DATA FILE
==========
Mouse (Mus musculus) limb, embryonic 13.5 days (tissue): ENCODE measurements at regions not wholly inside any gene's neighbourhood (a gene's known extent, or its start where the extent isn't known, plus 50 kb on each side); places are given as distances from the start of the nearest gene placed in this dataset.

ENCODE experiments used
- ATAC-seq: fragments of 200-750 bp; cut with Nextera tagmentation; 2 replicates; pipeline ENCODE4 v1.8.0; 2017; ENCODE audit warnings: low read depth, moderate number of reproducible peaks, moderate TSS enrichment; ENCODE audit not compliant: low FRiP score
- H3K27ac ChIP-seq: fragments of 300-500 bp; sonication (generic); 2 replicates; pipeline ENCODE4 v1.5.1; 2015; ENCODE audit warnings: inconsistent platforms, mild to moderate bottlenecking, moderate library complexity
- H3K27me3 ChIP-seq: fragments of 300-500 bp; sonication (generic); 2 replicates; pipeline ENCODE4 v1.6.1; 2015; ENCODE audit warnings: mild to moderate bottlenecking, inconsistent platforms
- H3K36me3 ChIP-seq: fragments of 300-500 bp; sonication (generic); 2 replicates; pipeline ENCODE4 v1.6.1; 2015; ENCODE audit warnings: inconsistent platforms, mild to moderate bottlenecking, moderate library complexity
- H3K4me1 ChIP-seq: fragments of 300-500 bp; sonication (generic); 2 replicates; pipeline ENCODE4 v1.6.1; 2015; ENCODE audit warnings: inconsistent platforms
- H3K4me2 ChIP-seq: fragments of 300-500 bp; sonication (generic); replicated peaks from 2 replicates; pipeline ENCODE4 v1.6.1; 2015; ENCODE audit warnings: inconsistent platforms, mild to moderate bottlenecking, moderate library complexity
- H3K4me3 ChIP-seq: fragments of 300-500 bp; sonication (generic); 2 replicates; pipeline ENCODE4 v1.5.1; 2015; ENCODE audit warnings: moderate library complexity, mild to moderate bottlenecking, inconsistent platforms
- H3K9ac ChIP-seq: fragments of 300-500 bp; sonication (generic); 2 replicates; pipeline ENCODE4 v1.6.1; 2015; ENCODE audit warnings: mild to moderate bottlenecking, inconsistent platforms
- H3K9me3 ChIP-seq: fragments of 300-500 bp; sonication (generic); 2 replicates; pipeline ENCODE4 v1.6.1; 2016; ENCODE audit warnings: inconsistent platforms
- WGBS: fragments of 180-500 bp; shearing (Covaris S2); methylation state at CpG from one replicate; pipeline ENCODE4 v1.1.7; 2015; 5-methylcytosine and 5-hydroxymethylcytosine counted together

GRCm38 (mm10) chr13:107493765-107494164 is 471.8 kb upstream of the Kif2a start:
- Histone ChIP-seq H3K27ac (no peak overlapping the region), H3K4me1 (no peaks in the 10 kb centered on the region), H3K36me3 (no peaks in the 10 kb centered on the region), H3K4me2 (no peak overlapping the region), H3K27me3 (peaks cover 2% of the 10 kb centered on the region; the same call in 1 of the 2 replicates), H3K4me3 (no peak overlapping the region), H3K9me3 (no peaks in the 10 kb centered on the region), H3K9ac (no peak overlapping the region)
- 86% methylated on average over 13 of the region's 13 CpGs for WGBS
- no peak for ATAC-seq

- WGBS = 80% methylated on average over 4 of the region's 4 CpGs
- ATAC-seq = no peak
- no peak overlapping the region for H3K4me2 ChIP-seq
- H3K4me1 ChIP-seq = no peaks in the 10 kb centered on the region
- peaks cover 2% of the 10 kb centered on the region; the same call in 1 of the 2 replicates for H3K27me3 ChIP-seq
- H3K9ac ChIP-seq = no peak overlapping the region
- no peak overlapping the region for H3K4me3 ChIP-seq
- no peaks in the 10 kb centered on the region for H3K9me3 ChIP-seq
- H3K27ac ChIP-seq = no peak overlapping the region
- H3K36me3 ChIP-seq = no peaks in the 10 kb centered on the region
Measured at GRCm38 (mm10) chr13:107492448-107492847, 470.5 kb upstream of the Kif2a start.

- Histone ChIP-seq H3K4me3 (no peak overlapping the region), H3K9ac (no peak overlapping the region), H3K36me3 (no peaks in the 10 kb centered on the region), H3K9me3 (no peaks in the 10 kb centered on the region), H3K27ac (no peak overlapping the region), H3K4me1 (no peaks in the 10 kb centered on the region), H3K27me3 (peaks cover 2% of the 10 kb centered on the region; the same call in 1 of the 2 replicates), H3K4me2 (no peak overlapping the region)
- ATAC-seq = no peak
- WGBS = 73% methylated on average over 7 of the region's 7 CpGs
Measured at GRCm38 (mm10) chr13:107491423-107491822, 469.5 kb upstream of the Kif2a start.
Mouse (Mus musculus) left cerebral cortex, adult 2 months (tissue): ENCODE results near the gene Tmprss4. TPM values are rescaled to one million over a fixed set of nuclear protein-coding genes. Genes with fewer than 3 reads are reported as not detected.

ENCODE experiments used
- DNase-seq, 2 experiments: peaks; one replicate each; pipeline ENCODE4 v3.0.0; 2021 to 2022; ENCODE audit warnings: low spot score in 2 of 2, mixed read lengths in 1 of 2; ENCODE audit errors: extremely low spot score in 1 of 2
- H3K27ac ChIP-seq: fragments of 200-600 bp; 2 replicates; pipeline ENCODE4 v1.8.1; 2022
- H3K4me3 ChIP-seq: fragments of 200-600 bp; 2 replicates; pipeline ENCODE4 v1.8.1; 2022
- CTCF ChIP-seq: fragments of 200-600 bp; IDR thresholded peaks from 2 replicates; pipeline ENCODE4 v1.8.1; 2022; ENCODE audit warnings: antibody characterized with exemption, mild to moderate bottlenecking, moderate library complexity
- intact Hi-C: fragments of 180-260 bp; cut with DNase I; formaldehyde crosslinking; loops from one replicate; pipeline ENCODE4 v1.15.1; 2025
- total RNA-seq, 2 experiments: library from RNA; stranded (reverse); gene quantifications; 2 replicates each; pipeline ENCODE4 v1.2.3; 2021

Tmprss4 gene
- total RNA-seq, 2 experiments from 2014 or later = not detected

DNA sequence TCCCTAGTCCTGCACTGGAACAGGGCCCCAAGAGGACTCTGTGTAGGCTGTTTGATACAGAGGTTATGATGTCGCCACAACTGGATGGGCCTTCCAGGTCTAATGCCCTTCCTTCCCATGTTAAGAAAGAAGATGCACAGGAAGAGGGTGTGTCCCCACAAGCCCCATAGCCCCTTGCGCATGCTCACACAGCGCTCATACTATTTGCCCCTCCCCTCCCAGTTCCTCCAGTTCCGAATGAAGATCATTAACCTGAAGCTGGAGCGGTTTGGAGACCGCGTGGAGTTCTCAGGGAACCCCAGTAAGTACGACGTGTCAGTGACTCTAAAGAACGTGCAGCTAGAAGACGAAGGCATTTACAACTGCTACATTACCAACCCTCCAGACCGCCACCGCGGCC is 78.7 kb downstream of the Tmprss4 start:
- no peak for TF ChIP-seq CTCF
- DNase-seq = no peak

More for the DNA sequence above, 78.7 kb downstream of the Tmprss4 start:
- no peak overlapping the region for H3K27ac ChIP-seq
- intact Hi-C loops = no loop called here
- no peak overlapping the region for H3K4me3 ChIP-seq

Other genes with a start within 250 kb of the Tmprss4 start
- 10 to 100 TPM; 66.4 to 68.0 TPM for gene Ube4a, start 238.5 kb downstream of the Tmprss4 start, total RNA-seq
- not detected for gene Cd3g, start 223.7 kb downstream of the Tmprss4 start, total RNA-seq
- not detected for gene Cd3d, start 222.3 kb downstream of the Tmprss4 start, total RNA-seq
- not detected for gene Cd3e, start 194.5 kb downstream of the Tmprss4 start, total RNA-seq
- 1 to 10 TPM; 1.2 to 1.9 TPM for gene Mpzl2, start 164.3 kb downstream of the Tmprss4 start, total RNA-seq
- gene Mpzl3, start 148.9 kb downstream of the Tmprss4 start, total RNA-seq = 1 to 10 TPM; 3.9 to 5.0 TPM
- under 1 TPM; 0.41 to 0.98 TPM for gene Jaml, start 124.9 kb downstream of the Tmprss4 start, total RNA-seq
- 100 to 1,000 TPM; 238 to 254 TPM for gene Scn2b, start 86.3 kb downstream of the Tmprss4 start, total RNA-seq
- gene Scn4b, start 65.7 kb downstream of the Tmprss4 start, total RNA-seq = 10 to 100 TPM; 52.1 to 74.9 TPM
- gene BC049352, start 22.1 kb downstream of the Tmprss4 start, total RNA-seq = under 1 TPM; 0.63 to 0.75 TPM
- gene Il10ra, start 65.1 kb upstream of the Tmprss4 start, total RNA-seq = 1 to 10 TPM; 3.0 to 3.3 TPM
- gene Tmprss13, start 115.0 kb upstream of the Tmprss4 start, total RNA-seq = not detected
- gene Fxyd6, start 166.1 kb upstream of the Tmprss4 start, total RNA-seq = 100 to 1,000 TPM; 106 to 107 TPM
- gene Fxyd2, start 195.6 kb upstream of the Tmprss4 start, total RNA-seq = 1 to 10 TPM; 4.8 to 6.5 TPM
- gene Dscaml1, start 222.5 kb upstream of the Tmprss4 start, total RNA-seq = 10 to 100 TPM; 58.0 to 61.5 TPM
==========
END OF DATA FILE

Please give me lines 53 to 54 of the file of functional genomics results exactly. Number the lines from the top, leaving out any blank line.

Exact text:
- not detected for gene Cd3e, start 194.5 kb downstream of the Tmprss4 start, total RNA-seq
- 1 to 10 TPM; 1.2 to 1.9 TPM for gene Mpzl2, start 164.3 kb downstream of the Tmprss4 start, total RNA-seq